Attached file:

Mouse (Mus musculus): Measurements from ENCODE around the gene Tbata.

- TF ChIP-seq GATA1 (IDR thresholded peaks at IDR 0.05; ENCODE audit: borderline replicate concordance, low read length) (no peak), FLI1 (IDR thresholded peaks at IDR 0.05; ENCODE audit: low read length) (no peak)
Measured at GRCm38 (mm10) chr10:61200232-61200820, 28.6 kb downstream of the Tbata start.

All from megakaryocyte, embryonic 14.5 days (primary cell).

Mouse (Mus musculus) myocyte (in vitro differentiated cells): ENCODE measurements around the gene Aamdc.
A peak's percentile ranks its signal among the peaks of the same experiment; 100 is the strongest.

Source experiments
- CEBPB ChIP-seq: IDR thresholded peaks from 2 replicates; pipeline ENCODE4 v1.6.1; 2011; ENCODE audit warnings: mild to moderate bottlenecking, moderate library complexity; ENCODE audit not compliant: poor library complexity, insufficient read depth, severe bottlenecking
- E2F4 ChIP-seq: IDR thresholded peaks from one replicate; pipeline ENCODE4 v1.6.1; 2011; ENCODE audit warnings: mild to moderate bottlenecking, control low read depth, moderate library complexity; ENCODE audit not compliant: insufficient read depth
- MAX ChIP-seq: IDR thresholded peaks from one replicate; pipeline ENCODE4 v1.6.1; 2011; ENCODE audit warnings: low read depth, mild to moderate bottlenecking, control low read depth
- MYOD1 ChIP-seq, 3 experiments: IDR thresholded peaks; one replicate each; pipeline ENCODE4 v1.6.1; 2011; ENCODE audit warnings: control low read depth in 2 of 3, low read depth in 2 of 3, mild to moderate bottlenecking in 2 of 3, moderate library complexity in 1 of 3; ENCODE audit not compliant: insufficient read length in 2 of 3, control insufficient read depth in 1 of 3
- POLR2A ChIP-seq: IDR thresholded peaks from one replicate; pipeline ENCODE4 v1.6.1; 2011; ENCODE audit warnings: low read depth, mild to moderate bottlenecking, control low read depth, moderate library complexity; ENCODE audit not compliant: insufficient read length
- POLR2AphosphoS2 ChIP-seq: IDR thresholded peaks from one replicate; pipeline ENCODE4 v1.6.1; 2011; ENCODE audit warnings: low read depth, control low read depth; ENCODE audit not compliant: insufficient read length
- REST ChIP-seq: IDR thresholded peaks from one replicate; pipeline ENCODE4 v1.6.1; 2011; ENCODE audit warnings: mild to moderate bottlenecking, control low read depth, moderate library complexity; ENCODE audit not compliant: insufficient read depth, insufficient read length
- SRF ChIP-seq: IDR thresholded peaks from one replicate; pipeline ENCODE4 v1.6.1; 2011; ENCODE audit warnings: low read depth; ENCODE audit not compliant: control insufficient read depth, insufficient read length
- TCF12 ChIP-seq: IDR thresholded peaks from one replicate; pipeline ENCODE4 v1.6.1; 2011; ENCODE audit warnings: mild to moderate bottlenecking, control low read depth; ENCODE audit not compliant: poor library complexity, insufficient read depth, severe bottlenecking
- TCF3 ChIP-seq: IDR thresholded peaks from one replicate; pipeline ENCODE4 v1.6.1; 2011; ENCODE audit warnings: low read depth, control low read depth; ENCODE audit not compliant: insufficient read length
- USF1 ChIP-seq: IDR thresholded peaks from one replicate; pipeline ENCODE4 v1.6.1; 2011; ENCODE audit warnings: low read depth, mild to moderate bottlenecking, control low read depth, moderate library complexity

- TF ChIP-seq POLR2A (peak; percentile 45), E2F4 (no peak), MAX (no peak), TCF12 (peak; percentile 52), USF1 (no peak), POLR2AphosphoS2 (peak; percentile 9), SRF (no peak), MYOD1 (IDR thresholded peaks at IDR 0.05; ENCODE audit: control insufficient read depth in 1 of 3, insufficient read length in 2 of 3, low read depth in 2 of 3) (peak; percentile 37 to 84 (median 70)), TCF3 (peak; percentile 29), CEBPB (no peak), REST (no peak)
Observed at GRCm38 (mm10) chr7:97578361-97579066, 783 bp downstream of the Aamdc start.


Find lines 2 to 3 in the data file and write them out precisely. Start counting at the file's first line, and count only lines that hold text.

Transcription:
- TF ChIP-seq GATA1 (IDR thresholded peaks at IDR 0.05; ENCODE audit: borderline replicate concordance, low read length) (no peak), FLI1 (IDR thresholded peaks at IDR 0.05; ENCODE audit: low read length) (no peak)
Measured at GRCm38 (mm10) chr10:61200232-61200820, 28.6 kb downstream of the Tbata start.